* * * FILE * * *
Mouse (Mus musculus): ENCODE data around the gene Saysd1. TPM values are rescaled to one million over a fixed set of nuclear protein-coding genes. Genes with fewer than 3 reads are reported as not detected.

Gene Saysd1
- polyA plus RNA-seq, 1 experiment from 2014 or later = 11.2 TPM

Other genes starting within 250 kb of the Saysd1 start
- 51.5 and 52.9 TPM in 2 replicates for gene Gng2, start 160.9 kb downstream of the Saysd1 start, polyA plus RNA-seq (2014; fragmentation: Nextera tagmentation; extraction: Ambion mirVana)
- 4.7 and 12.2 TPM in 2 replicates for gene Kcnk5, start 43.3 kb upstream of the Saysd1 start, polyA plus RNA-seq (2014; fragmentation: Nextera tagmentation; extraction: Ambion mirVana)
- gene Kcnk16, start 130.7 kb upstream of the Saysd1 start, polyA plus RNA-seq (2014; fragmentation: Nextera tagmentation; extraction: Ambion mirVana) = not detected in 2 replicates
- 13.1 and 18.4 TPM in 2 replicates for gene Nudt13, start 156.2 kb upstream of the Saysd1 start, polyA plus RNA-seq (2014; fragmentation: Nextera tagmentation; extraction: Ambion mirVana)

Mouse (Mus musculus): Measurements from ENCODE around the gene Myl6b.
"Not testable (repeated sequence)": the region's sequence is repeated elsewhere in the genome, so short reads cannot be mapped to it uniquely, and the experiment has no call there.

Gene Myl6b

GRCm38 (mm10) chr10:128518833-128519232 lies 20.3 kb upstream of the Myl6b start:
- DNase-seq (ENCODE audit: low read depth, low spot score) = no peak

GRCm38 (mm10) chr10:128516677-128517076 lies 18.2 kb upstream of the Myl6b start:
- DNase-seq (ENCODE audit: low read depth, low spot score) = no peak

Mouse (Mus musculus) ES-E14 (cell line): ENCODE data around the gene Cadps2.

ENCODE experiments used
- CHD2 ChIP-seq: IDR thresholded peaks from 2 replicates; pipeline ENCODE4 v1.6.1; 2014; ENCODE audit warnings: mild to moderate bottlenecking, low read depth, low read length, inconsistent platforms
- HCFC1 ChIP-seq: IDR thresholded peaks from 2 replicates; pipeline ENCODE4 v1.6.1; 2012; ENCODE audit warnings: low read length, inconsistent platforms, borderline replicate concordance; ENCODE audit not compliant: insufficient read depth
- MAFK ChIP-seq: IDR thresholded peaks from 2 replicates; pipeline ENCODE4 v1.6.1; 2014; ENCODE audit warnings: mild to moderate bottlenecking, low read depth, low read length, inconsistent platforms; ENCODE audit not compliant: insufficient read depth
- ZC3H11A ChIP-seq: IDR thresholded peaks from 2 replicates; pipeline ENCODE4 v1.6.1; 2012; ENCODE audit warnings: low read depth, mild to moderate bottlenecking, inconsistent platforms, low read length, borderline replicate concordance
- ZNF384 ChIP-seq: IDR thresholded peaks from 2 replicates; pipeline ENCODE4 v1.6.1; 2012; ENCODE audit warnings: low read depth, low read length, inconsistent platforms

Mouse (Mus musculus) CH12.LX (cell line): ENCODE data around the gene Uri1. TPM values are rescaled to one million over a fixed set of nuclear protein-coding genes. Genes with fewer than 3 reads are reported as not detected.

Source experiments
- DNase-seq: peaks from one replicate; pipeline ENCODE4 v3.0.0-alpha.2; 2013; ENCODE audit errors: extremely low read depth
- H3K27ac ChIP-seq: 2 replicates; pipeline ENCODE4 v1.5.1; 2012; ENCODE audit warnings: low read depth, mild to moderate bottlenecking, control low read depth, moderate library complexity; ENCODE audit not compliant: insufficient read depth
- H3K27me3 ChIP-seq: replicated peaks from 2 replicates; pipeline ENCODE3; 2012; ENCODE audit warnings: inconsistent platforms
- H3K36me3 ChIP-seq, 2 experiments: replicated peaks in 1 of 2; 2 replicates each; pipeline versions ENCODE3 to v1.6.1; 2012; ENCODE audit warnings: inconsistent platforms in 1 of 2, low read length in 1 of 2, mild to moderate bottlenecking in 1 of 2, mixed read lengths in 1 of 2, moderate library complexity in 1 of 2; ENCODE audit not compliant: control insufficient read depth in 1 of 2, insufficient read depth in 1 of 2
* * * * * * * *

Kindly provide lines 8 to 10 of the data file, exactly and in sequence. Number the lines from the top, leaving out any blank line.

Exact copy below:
- 13.1 and 18.4 TPM in 2 replicates for gene Nudt13, start 156.2 kb upstream of the Saysd1 start, polyA plus RNA-seq (2014; fragmentation: Nextera tagmentation; extraction: Ambion mirVana)

Mouse (Mus musculus): Measurements from ENCODE around the gene Myl6b.
"Not testable (repeated sequence)": the region's sequence is repeated elsewhere in the genome, so short reads cannot be mapped to it uniquely, and the experiment has no call there.